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WASHINGTON (CBSMiami/AP) – White House budget chief Mick Mulvaney has downplayed the Congressional Budget Office’s prediction that millions Americans will lose health care insurance in the next year under the GOP’s plan to replace Obamacare.

The nonpartisan Congressional Budget Office reported that the bill would increase the ranks of the uninsured by 14 million people next year alone, and 24 million over a decade.

“Under the proposal of the Republicans, the number of people uninsured will not only grow to where it was before the Affordable Care Act, it will be more people uninsured,” said House Minority Leader Nancy Pelosi.

The CBO report states by 2026, young people will see their insurance premiums drop by as much as 25-percent, but people in their 60s can expect to pay 25 percent more.

“If there was ever a war on seniors, this bill is it,” said Senate Minority Leader Sen. Chuck Schumer.

In interviews Tuesday with MSNBC and Fox News, Mulvaney noted that the CBO was wrong in estimating coverage under former President Barack Obama’s plan. CBO had predicted 23 million people would enroll in online marketplaces when Obama’s law was enacted but the actual number was 12 million, largely because it overestimated how the individual mandate would prompt people to buy coverage.

Mulvaney said the CBO is wrong now too.

“I don’t believe the facts are correct.” Mulvaney said the CBO is “really good at counting numbers but maybe not that good about counting coverage.”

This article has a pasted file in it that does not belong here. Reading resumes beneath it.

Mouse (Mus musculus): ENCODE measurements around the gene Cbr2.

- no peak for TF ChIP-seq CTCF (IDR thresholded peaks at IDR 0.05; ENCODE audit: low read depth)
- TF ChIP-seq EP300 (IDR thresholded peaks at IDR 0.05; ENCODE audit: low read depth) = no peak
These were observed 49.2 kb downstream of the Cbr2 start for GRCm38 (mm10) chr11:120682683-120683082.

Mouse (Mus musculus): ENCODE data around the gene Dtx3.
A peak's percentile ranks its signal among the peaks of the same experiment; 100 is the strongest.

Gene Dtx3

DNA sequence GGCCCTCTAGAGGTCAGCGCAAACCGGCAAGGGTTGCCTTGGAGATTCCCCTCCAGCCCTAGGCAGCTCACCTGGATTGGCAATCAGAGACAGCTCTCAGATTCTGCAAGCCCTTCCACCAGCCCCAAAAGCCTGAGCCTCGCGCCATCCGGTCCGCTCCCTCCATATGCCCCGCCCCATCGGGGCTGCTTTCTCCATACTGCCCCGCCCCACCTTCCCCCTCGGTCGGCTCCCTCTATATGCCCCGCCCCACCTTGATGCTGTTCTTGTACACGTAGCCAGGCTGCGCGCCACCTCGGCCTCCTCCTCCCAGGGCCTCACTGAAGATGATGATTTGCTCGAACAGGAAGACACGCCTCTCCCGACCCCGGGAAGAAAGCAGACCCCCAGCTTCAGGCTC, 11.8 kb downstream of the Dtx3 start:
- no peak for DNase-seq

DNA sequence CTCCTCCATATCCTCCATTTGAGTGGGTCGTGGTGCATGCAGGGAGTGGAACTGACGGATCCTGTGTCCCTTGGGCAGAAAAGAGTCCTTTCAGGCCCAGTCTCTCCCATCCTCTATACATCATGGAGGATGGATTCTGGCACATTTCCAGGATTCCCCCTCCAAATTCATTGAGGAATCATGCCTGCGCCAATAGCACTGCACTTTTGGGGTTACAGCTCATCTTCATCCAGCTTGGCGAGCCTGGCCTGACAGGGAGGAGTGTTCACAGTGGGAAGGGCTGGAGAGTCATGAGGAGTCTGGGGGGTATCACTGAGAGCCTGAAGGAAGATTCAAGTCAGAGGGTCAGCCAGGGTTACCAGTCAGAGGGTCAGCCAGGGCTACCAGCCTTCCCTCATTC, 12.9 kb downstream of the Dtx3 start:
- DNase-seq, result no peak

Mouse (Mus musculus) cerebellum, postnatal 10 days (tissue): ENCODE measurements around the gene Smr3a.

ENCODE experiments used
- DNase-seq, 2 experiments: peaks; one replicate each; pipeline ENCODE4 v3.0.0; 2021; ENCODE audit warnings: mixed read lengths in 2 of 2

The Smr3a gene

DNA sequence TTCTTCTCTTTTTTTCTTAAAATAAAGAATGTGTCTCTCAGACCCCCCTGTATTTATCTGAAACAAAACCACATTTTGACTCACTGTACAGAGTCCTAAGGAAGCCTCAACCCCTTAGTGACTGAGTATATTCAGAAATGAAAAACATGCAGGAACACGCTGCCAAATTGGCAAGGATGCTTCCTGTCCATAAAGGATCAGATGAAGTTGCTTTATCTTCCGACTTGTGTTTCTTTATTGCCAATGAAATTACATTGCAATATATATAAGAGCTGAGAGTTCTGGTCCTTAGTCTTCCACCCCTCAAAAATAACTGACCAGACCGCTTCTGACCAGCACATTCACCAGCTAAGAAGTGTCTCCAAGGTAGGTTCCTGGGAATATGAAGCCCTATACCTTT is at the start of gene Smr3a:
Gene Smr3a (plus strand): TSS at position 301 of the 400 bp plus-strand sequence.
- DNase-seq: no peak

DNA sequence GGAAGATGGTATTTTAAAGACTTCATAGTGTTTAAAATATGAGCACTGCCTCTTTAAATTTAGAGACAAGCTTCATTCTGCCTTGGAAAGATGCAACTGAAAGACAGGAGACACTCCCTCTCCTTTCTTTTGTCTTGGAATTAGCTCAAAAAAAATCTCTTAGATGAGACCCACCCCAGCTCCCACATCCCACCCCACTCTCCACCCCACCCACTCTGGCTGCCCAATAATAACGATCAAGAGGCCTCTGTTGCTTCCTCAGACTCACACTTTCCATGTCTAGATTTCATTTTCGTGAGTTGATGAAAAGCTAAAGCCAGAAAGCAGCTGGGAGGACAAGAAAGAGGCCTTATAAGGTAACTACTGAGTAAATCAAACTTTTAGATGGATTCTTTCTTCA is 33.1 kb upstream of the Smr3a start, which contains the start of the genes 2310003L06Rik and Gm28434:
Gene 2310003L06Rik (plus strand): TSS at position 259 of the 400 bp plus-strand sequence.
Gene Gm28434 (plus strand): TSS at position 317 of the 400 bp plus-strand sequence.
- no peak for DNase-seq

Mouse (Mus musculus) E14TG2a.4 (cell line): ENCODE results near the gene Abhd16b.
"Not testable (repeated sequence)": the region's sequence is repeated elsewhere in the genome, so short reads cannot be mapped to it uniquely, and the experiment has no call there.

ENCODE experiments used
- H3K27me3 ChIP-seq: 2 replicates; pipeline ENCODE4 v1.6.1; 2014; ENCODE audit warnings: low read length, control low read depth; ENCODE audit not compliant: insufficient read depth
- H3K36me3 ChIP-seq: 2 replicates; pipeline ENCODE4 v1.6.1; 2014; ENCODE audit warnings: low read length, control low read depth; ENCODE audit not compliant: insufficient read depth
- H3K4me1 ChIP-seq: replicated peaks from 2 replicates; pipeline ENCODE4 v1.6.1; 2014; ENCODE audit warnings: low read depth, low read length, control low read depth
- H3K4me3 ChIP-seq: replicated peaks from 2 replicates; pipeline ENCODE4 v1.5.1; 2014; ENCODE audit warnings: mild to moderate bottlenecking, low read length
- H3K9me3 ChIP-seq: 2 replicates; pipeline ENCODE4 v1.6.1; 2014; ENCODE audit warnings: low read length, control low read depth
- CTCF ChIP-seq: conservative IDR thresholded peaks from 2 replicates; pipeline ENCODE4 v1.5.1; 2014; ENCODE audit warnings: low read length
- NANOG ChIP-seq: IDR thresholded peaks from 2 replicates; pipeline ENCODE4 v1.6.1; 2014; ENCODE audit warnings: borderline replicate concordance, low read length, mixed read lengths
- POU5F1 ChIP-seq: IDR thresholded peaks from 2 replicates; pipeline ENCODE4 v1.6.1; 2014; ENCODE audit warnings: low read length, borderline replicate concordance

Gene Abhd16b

Since the CBO reports was released, more Republicans have come out against the bill.

New York Governor Andrew Cuomo, a Democrat, said the legislation could be “devastating” to state budgets.

Cuomo told MSNBC on Tuesday that he is concerned about the plan to dramatically reduce Medicaid funding. CBO says the plan would reduce budget deficits by $337 billion over a decade. The largest savings would come from reductions for Medicaid, the federal-state health care program for low-income Americans, and elimination of Obama’s subsidies for individuals buying coverage.

Cuomo says he’s heard “rumors” that the GOP plan could cut as much as $3 billion for a state like New York. He says, “I can’t make up $3 billion dollars. It would wreak havoc on the state.”

Those who support the plan are standing firm. They’ve attacked the parts of the CBO report they didn’t like while touting the more favorable findings, like smaller deficits from their bill and lower premiums over time.

The bill will face its first real challenge when it goes to the House Budget Committee on Thursday. If four Republicans join Democrats in voting against it, the legislation will fail.

(© Copyright 2017 CBS Broadcasting Inc. All Rights Reserved. The Associated Press contributed to this report.)


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